Total Time
35mins
Prep 20 mins
Cook 15 mins

On our trip to Eastern Canada, we came upon a lovely little Tea Room where they served scones the Scottish way. As soon as we got back home I made these scones for my husband, and he still raves about them...

Ingredients Nutrition

  • Dry Ingredients

  • 4 cups flour
  • 1 12 teaspoons baking soda
  • 12 teaspoon salt
  • 3 tablespoons sugar
  • 13 cup butter, cut into pieces
  • 14 cup currants
  • Wet Ingredients

  • 1 egg
  • 1 12 cups buttermilk
  • 2 tablespoons milk, to brush on scones
  • clotted cream or whipped cream, to serve
  • preserves, to serve

Directions

  1. Preheat oven to 425.
  2. Lightly flour a baking sheet.
  3. Combine dry ingredients in a large bowl.
  4. Sprinkle the butter pieces over the flour mixture and cut with pastry blender until it resembles coarse crumbs.
  5. Blend in currants and make a well in the centre.
  6. Beat the egg with one cup of the buttermilk in a small bowl and pour into the well.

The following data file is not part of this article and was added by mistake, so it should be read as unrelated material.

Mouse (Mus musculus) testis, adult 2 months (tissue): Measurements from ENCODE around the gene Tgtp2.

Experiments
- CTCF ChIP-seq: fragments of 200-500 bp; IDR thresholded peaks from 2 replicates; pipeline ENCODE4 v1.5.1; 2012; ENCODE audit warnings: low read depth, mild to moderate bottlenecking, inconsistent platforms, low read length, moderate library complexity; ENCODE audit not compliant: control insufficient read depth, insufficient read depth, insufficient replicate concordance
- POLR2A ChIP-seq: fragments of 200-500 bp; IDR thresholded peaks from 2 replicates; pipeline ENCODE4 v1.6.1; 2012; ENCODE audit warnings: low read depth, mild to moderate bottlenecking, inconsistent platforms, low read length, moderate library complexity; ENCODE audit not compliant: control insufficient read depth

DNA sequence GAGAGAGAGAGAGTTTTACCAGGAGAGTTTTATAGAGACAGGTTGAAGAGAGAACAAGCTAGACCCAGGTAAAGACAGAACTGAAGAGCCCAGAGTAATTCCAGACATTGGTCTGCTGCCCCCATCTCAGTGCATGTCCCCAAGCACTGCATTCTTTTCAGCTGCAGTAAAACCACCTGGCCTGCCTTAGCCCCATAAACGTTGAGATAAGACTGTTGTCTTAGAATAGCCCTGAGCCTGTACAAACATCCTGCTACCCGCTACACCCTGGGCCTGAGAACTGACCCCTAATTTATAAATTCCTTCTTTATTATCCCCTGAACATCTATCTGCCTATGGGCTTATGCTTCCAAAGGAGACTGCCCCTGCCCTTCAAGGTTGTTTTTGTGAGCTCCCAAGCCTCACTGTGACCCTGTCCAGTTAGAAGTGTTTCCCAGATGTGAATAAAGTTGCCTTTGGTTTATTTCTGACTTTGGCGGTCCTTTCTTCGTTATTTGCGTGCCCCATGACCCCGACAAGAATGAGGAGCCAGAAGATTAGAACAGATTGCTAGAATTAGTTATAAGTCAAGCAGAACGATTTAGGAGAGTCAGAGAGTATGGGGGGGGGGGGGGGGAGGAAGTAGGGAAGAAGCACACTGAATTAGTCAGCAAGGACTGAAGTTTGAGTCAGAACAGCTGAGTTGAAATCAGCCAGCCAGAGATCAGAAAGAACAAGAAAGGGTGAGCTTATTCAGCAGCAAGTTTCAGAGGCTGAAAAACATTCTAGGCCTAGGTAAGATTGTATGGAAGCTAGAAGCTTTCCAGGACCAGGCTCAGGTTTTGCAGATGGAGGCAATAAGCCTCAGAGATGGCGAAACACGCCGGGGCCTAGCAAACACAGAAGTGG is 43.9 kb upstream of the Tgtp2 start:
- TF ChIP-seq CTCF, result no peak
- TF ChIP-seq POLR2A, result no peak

7. Stir the flour mixture until just combined adding more buttermilk if too dry.
  8. Form the dough into a rough ball and knead 8- 10 times until blended.
  9. Roll and pat dough to 3/4" thickness and cut into 2 1/2" rounds being careful not to twist the cutter.
  10. Transfer rounds to baking sheet.
  11. Brush tops with milk and bake until golden for 15 minutes.
  12. Transfer to cooling rack and serve warm with clotted cream or whip cream and preserves.

Reviews

(1)
Most Helpful

I would give this 3.5 stars; there are a few problems with the recipe. First, I think there is too much baking soda in it--the scones turned out with a baking soda taste (not what I'd want). However, the texture was nice and they rose a lot, more like the scones you buy in the store or at Starbucks than the denser scones I'm used to. I also liked that it used buttermilk instead of cream, just health-wise (I used lowfat buttermilk). So just a little disappointed with the taste, although the texture is different than what I'm used to making (but I prefer the denser, harder scones). Maybe substitute some baking powder for some of the baking soda, or just put less in?

Ames Shaps July 02, 2008

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